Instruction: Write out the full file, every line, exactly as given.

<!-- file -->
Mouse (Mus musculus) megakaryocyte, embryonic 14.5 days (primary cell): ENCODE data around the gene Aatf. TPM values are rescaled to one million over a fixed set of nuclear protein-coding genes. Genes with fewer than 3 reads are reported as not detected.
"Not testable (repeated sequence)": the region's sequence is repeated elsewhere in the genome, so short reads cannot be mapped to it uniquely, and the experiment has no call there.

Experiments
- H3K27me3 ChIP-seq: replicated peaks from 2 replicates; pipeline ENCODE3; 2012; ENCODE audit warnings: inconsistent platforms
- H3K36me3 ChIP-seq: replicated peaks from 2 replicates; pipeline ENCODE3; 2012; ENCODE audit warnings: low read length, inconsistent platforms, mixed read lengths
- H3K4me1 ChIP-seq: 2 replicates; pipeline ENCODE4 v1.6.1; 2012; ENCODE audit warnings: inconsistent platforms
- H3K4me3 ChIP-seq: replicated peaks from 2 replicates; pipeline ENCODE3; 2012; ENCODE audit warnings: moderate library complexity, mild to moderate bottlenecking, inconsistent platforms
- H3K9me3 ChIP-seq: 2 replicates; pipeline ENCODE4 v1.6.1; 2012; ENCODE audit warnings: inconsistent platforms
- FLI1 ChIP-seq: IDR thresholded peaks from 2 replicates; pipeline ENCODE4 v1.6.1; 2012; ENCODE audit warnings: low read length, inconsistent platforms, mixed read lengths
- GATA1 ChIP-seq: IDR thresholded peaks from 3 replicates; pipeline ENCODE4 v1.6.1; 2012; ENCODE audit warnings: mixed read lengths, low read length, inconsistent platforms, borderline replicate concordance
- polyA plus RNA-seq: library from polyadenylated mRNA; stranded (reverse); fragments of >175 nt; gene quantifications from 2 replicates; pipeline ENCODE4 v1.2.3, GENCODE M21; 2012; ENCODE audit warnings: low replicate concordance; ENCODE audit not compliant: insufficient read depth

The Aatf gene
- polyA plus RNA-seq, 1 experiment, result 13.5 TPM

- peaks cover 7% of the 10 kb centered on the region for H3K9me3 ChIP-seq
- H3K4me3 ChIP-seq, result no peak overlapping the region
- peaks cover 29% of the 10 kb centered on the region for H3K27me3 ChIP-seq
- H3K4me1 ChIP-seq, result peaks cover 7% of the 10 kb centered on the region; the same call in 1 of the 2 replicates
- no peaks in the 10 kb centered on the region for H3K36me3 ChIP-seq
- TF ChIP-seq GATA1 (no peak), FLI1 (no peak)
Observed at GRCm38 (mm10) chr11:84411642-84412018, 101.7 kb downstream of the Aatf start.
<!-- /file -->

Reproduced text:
Mouse (Mus musculus) megakaryocyte, embryonic 14.5 days (primary cell): ENCODE data around the gene Aatf. TPM values are rescaled to one million over a fixed set of nuclear protein-coding genes. Genes with fewer than 3 reads are reported as not detected.
"Not testable (repeated sequence)": the region's sequence is repeated elsewhere in the genome, so short reads cannot be mapped to it uniquely, and the experiment has no call there.

Experiments
- H3K27me3 ChIP-seq: replicated peaks from 2 replicates; pipeline ENCODE3; 2012; ENCODE audit warnings: inconsistent platforms
- H3K36me3 ChIP-seq: replicated peaks from 2 replicates; pipeline ENCODE3; 2012; ENCODE audit warnings: low read length, inconsistent platforms, mixed read lengths
- H3K4me1 ChIP-seq: 2 replicates; pipeline ENCODE4 v1.6.1; 2012; ENCODE audit warnings: inconsistent platforms
- H3K4me3 ChIP-seq: replicated peaks from 2 replicates; pipeline ENCODE3; 2012; ENCODE audit warnings: moderate library complexity, mild to moderate bottlenecking, inconsistent platforms
- H3K9me3 ChIP-seq: 2 replicates; pipeline ENCODE4 v1.6.1; 2012; ENCODE audit warnings: inconsistent platforms
- FLI1 ChIP-seq: IDR thresholded peaks from 2 replicates; pipeline ENCODE4 v1.6.1; 2012; ENCODE audit warnings: low read length, inconsistent platforms, mixed read lengths
- GATA1 ChIP-seq: IDR thresholded peaks from 3 replicates; pipeline ENCODE4 v1.6.1; 2012; ENCODE audit warnings: mixed read lengths, low read length, inconsistent platforms, borderline replicate concordance
- polyA plus RNA-seq: library from polyadenylated mRNA; stranded (reverse); fragments of >175 nt; gene quantifications from 2 replicates; pipeline ENCODE4 v1.2.3, GENCODE M21; 2012; ENCODE audit warnings: low replicate concordance; ENCODE audit not compliant: insufficient read depth

The Aatf gene
- polyA plus RNA-seq, 1 experiment, result 13.5 TPM

- peaks cover 7% of the 10 kb centered on the region for H3K9me3 ChIP-seq
- H3K4me3 ChIP-seq, result no peak overlapping the region
- peaks cover 29% of the 10 kb centered on the region for H3K27me3 ChIP-seq
- H3K4me1 ChIP-seq, result peaks cover 7% of the 10 kb centered on the region; the same call in 1 of the 2 replicates
- no peaks in the 10 kb centered on the region for H3K36me3 ChIP-seq
- TF ChIP-seq GATA1 (no peak), FLI1 (no peak)
Observed at GRCm38 (mm10) chr11:84411642-84412018, 101.7 kb downstream of the Aatf start.